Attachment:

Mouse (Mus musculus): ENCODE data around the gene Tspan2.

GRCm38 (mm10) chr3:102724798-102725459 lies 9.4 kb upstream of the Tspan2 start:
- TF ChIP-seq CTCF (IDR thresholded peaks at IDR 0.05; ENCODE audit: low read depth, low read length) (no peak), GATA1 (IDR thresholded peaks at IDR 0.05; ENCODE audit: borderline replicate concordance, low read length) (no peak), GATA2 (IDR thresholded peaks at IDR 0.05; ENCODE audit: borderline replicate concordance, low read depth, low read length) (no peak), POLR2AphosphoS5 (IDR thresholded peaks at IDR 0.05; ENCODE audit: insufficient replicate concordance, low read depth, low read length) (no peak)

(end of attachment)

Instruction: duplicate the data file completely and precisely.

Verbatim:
Mouse (Mus musculus): ENCODE data around the gene Tspan2.

GRCm38 (mm10) chr3:102724798-102725459 lies 9.4 kb upstream of the Tspan2 start:
- TF ChIP-seq CTCF (IDR thresholded peaks at IDR 0.05; ENCODE audit: low read depth, low read length) (no peak), GATA1 (IDR thresholded peaks at IDR 0.05; ENCODE audit: borderline replicate concordance, low read length) (no peak), GATA2 (IDR thresholded peaks at IDR 0.05; ENCODE audit: borderline replicate concordance, low read depth, low read length) (no peak), POLR2AphosphoS5 (IDR thresholded peaks at IDR 0.05; ENCODE audit: insufficient replicate concordance, low read depth, low read length) (no peak)